A University of Nebraska-Lincoln program is helping students embrace being the first in their family to attend college by giving them the resources they need to succeed.
First Generation Nebraska was first created in the fall of 2017 by the Office of the Executive Vice Chancellor, according to its website. It works to acknowledge the hardships first generation students face in coming to college and help smooth the transition for them, according to Amy Goodburn, senior associate vice chancellor and dean of undergraduate education.
“It takes a lot of grit and resilience to come to college when you don’t have the path paved for you,” Goodburn said.
The program’s mission is to provide access and opportunity to all first generation students, who make up around 24% of campus, according to Goodburn. It provides resources, including study tips, networking opportunities and programs and events to ensure first generation students can live up to their full potential.
First Generation Nebraska celebrated national First Generation Day last week by hosting events including a faculty breakfast, a workshop, a meal for current first generation students and alumni, free donuts and a fair in the Nebraska Union.
“It’s designed to promote first generation identity and to make it visible so that students can be proud that they are first gen,” Goodburn said.
First Gen Nebraska offers social and educational events throughout the year for students and staff. Twice a year, they host a Share A Meal event to allow students to network with first generation faculty and alumni. Incoming first generation freshmen are invited to attend First Husker, a three-day workshop that introduces students to the campus and its resources.
“[First Husker] was a good chance to meet people early on, move in early and just get a lot of resources and relate to people who are also first gen,” Walter Fitzsimmons, a freshman advertising and public relations major and first generation student, said.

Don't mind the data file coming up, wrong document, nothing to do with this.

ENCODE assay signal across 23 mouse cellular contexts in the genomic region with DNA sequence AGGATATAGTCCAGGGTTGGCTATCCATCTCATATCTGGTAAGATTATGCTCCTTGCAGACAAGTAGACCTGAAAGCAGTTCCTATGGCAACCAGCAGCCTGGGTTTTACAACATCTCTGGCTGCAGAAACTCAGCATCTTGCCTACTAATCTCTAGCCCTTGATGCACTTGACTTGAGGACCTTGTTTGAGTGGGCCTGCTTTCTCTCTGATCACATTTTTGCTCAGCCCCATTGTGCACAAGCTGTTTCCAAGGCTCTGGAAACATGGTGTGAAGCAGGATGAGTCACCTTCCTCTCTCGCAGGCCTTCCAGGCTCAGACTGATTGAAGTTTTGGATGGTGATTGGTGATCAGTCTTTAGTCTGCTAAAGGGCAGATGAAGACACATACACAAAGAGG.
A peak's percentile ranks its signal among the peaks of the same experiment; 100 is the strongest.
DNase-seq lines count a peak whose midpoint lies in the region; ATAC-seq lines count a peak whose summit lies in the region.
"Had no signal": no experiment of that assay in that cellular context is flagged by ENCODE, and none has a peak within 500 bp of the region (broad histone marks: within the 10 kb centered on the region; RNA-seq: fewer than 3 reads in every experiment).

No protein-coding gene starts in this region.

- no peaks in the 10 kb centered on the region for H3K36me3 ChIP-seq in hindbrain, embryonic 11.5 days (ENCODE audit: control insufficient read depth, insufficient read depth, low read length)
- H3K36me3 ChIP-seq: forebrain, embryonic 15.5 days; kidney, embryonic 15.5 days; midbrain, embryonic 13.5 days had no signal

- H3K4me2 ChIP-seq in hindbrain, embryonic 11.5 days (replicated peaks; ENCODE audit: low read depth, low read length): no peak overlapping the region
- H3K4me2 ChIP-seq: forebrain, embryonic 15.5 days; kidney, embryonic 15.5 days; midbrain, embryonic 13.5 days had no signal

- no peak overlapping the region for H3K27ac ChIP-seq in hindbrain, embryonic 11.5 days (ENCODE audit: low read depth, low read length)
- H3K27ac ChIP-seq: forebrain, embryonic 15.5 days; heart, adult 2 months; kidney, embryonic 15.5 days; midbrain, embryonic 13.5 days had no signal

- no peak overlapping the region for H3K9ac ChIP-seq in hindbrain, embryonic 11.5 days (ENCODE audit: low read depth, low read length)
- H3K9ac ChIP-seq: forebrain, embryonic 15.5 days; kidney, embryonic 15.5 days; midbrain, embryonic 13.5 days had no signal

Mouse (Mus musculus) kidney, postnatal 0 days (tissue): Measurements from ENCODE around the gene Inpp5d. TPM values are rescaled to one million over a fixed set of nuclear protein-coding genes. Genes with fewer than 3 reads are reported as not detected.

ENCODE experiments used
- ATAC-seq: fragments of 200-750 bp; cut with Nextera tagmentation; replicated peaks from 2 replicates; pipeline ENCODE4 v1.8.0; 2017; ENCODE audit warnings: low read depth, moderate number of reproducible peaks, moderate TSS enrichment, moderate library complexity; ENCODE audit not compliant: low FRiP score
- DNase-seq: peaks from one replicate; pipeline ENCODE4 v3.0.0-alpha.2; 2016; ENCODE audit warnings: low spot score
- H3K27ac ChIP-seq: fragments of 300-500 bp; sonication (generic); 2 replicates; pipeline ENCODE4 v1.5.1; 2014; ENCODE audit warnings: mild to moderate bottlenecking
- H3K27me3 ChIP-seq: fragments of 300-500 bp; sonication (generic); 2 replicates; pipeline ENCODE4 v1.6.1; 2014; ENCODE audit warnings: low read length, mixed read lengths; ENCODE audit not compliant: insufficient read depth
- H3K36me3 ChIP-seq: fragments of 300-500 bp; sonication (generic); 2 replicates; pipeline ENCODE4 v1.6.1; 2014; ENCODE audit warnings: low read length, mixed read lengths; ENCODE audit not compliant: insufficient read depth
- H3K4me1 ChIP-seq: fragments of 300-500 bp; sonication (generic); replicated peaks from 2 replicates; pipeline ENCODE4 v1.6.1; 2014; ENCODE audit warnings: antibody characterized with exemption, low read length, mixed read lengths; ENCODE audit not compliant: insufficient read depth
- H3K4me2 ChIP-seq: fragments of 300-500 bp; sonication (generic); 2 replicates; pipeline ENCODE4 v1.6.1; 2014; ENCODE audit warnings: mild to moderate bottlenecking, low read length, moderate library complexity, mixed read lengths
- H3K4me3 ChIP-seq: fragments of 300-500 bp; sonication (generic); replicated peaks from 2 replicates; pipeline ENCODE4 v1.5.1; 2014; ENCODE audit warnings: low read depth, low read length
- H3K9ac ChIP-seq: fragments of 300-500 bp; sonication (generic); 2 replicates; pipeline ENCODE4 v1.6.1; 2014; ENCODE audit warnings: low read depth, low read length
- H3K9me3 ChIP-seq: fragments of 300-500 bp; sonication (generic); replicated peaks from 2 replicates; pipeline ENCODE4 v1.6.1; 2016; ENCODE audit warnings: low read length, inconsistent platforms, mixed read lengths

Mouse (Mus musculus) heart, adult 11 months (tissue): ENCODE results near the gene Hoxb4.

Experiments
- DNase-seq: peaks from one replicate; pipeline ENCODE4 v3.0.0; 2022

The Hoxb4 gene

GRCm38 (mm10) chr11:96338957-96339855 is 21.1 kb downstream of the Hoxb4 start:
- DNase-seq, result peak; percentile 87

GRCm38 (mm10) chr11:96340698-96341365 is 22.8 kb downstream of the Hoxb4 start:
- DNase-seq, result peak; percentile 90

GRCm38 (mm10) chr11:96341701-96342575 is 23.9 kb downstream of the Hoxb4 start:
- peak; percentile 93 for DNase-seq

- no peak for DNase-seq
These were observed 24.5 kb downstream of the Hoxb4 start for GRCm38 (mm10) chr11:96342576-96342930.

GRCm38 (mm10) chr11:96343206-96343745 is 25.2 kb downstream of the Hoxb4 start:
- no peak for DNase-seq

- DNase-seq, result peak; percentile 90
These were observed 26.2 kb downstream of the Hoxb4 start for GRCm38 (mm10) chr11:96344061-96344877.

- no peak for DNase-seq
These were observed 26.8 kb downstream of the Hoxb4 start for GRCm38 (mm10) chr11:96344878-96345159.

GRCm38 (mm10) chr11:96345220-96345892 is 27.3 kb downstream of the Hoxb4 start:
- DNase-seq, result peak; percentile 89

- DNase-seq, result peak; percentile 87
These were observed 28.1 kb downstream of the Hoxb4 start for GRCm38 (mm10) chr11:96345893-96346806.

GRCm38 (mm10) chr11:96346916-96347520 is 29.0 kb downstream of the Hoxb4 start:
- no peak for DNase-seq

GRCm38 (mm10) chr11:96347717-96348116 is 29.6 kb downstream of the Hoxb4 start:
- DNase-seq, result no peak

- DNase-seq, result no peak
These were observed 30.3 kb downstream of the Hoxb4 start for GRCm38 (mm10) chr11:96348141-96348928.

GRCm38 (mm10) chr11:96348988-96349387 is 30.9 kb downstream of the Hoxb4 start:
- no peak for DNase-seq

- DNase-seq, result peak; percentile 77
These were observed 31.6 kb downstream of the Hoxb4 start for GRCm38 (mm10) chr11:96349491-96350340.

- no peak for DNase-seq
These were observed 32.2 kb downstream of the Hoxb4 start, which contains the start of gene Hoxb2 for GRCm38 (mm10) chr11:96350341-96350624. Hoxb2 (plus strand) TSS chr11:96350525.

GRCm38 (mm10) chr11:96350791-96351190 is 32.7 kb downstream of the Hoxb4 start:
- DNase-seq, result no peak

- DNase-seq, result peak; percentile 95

First generation freshmen also take a course during their first semester where they learn skills like how to address emails to professors, how to succeed in a big lecture hall and how to utilize a syllabus, Fitzsimmons said.
There are also several workshops and presentations for faculty to learn more about how to provide first gen students with the tools they need to succeed, Goodburn said.
Many students whose parents didn’t attend college come to campus without a solid idea of what college is really like, Goodburn said.
“Most of the time first generation students don’t even know what they don’t know. They aren’t even sure what to ask,” she said. “This makes it really hard for them to find stuff out and even know what’s possible.”
Looking to the future, First Generation Nebraska hopes to improve its communication capabilities by revising its website, reaching out to students more frequently and creating a better system to connect with prospective students and their families, according to Goodburn.
Fitzsimmons said attending events and meeting other first generation students helped with the transition to college right away.
“[First Generation Nebraska] has helped a lot,” Fitzsimmons said. “Any question I might have they can answer for me and help me out. They made my transition [to college] as easy as possible.”